Salesman in Shoffner probe resigns from securities firm | Arkansas Blog

Salesman in Shoffner probe resigns from securities firm



Steele Stephens, the securities salesman whose large share of state Treasurer Martha Shoffner's state bond investments triggered a federal investigation that led to a criminal charge against her, yesterday submitted a resignation by fax to his employer, St. Bernard Financial Services, based in Russellville.

Robert Keenan, chief executive officer of the firm, said Stephens, who worked from an office in his Little Rock home, did not state a reason for his resignation and did not talk to him. Keenan said he'd notified securities regulators of Stephens' departure from the firm. He left blank the reason for his departure on the required reporting form, except to say the departure was "voluntary," because he said he could only speculate as to motivation.

Keenan continues to believe, as he told me yesterday, that Stephens was the as-yet unnamed confidential informant who was wired with surveillance equipment in a visit to Shoffner's house last Saturday in Newport. The informant delivered a pie in which $6,000 in $100 bills was hidden, the sixth in a series of similar payments that a federal extortion charge said were made in return for significant bond business. Two well-placed sources have told me Stephens was the informant. He has not responded to requests for comment. The cooperating witness was given immunity from federal prosecution for help that began in January 2012. We first reported on the unusual concentration of Shoffner's bond business in October 2011.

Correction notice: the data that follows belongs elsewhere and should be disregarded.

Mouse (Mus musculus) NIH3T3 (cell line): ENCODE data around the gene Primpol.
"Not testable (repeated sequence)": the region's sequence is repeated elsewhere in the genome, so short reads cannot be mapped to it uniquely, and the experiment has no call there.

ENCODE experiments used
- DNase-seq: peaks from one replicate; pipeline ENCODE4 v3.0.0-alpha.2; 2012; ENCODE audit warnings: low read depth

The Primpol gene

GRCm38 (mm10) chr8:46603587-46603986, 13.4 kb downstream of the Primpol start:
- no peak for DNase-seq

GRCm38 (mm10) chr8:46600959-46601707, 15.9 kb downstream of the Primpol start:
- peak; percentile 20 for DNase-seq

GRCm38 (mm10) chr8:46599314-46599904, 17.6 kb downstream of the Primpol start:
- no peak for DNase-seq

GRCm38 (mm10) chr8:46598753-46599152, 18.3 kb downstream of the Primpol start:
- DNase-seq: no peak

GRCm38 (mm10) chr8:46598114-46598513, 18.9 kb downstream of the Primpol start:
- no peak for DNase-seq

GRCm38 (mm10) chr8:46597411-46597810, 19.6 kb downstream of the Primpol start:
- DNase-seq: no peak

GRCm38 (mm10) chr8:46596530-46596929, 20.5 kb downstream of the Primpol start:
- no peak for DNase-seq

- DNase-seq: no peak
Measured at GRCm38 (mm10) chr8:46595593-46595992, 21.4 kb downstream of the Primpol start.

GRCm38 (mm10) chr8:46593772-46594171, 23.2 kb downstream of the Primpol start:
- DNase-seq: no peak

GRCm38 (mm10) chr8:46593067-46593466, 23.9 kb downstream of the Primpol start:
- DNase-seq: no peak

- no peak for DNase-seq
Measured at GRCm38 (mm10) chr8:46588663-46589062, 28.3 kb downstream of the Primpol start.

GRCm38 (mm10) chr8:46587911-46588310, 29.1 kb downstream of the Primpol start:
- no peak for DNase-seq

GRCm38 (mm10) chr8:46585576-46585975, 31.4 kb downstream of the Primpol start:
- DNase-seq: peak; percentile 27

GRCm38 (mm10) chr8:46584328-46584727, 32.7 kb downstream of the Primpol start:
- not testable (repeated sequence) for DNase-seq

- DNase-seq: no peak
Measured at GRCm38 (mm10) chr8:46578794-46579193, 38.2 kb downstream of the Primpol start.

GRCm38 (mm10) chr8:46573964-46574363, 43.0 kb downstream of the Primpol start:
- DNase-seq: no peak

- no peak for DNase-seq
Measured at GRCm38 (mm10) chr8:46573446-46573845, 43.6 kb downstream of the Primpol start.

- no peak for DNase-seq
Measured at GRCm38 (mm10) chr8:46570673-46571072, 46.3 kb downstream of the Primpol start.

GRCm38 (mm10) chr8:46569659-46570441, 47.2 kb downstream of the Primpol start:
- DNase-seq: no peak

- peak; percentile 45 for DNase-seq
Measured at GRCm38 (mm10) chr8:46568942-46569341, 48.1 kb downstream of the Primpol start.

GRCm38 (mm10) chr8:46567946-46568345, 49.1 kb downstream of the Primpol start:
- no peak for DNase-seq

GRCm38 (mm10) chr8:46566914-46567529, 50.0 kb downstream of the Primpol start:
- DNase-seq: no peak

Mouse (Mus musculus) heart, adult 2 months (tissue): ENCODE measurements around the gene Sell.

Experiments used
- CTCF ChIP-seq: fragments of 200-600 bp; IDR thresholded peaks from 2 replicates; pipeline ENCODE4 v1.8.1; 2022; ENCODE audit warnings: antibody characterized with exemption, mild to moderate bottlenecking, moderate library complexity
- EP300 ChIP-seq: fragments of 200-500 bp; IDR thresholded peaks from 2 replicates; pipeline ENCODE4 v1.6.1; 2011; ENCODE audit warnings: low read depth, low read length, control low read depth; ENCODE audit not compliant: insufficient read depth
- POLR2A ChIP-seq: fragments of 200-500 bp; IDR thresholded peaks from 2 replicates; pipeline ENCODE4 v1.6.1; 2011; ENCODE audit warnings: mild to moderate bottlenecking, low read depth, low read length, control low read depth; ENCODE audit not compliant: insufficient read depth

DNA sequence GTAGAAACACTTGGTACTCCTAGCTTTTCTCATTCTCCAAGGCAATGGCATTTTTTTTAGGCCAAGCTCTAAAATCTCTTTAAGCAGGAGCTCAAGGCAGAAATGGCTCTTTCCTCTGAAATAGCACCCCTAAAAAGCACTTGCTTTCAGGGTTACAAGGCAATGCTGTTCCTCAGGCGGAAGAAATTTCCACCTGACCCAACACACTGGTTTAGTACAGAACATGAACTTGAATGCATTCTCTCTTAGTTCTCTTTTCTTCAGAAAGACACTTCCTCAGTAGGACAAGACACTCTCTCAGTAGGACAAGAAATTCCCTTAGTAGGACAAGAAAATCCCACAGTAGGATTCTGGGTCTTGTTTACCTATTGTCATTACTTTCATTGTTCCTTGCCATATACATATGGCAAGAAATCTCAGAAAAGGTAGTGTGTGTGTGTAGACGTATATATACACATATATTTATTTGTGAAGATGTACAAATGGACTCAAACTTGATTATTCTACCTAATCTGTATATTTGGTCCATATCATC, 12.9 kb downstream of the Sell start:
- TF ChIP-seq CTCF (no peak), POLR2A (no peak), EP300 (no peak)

Steele Stephens' resignation came about the same time as Shoffner's resignation from her $53,000 state job, a term that runs through 2014. Gov. Mike Beebe will appoint a replacement to complete the term. It's not yet clear how soon that appointment will be made.

I asked Heath Abshure, the state securities commissioner, about the resignation. He said it doesn't end his agency's review of whether a securities salesman made payments to Shoffner and whether the salesman's firm knew about it. The Securities Department has a one-period in which to act against a licensee, even when no longer working.

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